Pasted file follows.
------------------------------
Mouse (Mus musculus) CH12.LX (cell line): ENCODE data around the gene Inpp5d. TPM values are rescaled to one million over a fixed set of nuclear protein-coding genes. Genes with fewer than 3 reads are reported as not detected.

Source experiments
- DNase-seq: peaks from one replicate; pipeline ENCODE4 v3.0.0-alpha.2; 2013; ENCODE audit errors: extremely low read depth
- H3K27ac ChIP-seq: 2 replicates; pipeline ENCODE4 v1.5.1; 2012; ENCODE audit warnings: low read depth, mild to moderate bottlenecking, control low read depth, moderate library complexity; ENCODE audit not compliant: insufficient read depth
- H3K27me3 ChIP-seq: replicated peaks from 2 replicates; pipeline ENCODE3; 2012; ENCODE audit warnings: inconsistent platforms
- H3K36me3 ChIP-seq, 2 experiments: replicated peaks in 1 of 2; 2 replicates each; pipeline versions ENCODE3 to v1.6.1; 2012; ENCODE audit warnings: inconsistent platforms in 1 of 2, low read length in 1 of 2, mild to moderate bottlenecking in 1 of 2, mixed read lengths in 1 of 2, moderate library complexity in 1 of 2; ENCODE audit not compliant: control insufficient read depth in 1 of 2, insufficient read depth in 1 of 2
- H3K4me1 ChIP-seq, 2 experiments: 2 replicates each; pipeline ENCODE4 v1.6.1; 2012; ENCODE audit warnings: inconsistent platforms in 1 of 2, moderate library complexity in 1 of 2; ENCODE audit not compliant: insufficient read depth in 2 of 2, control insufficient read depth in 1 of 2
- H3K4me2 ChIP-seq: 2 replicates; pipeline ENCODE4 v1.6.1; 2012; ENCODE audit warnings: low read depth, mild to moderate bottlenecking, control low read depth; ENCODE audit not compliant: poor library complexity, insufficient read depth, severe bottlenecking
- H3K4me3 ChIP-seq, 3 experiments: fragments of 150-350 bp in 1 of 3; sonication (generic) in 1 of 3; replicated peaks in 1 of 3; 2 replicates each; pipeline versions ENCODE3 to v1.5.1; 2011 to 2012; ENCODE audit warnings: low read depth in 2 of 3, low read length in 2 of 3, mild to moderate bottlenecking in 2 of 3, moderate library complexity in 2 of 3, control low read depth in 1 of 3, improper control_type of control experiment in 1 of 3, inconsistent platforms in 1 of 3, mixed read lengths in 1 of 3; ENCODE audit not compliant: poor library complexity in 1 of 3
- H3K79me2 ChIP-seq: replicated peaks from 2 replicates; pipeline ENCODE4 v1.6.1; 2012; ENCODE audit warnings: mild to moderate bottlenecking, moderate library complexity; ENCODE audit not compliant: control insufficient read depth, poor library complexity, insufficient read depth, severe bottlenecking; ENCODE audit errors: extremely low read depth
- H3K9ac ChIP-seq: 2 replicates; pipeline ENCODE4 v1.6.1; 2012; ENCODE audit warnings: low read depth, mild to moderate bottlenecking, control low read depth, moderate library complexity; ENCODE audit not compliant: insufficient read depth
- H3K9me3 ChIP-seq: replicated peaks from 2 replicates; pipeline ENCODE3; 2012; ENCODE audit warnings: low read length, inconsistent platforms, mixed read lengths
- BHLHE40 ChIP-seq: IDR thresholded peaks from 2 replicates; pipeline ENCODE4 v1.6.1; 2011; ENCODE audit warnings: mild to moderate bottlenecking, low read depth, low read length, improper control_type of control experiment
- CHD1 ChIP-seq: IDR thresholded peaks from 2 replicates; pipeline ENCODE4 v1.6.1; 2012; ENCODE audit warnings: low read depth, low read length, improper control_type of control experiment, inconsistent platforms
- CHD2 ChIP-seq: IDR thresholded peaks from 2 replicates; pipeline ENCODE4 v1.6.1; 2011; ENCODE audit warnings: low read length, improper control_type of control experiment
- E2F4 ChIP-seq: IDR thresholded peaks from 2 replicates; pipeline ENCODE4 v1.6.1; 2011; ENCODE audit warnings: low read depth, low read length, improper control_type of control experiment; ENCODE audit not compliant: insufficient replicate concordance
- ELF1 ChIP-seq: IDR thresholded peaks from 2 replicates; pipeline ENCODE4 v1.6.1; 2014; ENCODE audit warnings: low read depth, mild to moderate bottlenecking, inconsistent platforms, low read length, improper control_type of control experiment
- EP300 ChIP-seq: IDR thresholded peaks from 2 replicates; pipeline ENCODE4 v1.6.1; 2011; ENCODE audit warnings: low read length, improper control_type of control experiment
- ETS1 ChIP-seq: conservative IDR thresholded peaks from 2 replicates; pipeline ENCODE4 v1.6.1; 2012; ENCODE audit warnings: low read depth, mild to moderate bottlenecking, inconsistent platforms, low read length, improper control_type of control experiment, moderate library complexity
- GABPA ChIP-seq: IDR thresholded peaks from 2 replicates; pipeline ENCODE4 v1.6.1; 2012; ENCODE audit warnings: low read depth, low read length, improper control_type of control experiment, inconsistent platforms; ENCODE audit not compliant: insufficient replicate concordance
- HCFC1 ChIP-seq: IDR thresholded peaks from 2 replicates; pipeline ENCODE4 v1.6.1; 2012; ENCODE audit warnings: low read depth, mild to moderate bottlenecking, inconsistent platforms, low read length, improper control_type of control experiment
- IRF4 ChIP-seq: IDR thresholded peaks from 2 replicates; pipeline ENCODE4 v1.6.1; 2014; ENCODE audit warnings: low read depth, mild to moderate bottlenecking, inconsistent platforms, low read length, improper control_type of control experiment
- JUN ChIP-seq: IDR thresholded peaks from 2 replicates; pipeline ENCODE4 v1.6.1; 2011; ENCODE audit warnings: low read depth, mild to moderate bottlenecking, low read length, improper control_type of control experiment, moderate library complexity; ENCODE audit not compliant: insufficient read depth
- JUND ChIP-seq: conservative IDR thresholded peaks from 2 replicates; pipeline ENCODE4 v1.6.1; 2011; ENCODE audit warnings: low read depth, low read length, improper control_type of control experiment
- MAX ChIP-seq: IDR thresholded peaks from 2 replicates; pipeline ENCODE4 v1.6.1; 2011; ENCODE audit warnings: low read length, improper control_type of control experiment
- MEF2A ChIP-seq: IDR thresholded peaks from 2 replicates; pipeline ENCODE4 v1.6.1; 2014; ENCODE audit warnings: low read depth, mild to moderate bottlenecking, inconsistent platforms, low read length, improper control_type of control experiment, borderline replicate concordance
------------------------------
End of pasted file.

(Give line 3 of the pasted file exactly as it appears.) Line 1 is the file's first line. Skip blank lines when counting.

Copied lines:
- DNase-seq: peaks from one replicate; pipeline ENCODE4 v3.0.0-alpha.2; 2013; ENCODE audit errors: extremely low read depth